We also had the "Cab track" where we kept cabooses and the clerks would service them with coal, towels, tissue, soap and water for the tank. There was also a "house track" where the switchers would park. The "pocket" was a short stub track across from the depot where other engines also were parked, or stored, along with a car or two when necessary. At the shops where I worked for a time, there was a track called the "pit track" because it was in a narrow cut so that the cars would be level with the shop driveway. This, so we could load and unload cars and get M19 Motor cars out of box cars. I remember there was one fella who was always getting his fork lift "stuck" by allowing a wheel to drop down between the car and the pavement! It wasn't dangerous, and the lift couldn't fall between there, but it was annoying as we would have to bring another lift or tractor to pull him out. He did it so much, I began to think he was doing it on purpose! This "pit track" also had to be bridged every morning with a huge runway thing that we set across the track. This allowed mules and fork lifts to travel from the shop to Stores department. When the switcher came to switch the yard, we would attach some purpose-made holders so the fork lift could insert the forks in there and remove the bridge. When the engine was done pulling the yard, the bridge was set back in place and the screw-down holders were removed so everything could travel again. At one time things were lax and there were no blue flags protecting the track(s). One day a switcher came in and *almost* ran into the bridge. After that incident, another ritual was added: the shop forces HAD to set the blue flags in place on both yard leads every morning around 7:30. If the switch engine came in, he stopped near the "scale house track" and called us on the radio BEFORE entering the yard. Another time, the engine came in on the "upper lead" of the shop, and someone (not the person that set the flag there--a big NO-NO!) removed the blue flag. The switcher almost ran in on top of a repair crew working on a Tamper!!!!!!!!!! BIG stink!!!!!! :-D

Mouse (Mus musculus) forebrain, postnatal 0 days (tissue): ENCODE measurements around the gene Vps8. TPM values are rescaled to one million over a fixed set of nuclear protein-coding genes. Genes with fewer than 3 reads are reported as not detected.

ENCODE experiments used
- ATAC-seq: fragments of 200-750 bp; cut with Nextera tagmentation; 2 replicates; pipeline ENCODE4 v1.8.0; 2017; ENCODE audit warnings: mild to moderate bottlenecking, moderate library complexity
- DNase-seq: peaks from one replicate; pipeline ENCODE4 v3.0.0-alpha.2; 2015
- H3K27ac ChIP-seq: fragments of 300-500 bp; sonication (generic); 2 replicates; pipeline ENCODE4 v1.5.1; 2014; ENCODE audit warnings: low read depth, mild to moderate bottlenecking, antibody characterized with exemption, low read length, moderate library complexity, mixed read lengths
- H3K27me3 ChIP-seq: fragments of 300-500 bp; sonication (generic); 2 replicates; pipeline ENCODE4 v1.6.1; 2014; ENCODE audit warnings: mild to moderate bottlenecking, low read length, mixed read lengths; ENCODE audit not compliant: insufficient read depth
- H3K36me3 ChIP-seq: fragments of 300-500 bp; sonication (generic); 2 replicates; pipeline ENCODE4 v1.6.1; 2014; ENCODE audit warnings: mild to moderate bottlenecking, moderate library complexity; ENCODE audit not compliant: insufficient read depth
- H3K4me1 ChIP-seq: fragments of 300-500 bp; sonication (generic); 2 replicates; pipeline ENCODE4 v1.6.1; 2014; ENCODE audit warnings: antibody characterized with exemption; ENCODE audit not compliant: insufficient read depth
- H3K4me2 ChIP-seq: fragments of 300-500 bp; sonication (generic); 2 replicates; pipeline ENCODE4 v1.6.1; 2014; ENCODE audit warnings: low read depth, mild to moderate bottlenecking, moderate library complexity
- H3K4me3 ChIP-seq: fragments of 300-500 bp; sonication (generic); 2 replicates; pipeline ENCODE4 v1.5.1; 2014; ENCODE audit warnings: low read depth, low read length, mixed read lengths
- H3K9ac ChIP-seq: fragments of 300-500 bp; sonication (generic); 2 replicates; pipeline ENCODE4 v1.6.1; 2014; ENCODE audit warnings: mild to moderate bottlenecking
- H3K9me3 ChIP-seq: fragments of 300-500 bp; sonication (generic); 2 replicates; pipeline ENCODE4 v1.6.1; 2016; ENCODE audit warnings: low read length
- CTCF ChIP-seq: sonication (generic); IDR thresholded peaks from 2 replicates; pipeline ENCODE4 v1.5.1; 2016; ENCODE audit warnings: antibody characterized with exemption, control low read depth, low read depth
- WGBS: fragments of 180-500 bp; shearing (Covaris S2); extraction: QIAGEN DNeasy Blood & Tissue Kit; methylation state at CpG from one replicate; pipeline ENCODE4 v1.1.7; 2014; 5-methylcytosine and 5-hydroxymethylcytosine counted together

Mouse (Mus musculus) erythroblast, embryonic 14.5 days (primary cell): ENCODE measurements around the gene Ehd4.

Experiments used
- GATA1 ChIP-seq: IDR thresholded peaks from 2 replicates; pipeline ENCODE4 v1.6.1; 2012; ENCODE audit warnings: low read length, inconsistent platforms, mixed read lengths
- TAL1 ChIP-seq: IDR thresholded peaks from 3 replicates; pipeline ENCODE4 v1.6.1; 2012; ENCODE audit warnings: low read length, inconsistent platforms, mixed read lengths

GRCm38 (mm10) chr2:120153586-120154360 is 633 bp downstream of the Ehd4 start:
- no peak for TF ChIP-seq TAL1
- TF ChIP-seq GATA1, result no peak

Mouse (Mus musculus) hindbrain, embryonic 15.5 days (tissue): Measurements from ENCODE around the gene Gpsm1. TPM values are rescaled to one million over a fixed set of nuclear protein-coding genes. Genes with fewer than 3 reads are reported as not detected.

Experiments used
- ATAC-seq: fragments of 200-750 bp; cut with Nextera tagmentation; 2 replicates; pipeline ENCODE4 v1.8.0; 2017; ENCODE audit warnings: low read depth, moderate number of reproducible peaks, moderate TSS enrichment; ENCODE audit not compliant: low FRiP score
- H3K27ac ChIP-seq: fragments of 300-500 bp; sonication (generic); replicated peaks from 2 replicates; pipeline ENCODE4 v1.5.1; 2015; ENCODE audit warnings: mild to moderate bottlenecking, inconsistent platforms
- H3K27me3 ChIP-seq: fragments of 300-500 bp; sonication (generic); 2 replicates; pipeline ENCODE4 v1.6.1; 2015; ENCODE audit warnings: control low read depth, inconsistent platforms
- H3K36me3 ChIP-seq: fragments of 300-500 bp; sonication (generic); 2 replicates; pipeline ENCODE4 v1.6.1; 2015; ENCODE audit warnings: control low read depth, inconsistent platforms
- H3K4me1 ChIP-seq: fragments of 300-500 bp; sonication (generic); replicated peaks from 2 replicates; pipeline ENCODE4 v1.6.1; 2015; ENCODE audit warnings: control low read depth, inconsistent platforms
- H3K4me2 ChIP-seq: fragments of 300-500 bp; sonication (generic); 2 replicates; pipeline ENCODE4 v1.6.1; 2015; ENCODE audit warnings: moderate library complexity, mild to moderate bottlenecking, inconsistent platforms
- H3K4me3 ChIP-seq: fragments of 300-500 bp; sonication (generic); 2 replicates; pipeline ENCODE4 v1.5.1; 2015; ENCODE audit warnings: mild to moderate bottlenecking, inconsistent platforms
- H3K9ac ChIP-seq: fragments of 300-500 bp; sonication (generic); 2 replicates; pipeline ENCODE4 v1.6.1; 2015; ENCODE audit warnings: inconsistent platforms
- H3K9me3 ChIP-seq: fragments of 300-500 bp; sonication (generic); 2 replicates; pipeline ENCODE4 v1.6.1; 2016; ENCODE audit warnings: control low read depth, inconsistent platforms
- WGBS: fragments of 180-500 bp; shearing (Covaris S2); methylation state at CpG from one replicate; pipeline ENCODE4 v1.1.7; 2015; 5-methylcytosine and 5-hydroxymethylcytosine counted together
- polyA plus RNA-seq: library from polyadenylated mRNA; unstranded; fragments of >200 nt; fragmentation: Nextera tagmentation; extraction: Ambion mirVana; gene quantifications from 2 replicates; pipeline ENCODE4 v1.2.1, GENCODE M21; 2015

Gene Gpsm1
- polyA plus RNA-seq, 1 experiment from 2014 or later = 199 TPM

by SlowLayne